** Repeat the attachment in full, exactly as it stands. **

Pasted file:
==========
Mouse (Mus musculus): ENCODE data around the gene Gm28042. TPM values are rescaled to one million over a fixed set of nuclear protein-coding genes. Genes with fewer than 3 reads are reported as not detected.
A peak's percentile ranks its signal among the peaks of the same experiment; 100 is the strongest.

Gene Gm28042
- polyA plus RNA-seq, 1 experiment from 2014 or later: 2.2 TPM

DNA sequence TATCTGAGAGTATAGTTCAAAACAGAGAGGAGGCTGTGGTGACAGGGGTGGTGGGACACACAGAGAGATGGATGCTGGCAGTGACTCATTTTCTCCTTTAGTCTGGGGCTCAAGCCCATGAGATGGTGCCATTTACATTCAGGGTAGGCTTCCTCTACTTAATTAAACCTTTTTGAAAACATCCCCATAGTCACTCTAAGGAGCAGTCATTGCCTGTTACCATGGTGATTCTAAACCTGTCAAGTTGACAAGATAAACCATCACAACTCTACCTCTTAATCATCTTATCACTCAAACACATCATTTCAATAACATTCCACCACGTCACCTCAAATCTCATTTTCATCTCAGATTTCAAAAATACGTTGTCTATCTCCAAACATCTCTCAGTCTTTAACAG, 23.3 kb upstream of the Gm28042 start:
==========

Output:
Mouse (Mus musculus): ENCODE data around the gene Gm28042. TPM values are rescaled to one million over a fixed set of nuclear protein-coding genes. Genes with fewer than 3 reads are reported as not detected.
A peak's percentile ranks its signal among the peaks of the same experiment; 100 is the strongest.

Gene Gm28042
- polyA plus RNA-seq, 1 experiment from 2014 or later: 2.2 TPM

DNA sequence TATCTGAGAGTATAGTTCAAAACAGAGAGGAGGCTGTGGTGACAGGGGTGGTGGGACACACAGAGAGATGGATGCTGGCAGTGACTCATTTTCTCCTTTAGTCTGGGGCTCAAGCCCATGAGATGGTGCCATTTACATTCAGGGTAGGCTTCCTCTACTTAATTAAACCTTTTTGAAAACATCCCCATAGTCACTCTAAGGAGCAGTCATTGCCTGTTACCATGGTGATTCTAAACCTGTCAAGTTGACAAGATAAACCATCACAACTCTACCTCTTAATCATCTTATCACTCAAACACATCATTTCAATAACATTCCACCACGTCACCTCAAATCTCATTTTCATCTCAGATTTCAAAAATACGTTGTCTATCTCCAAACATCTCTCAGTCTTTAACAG, 23.3 kb upstream of the Gm28042 start: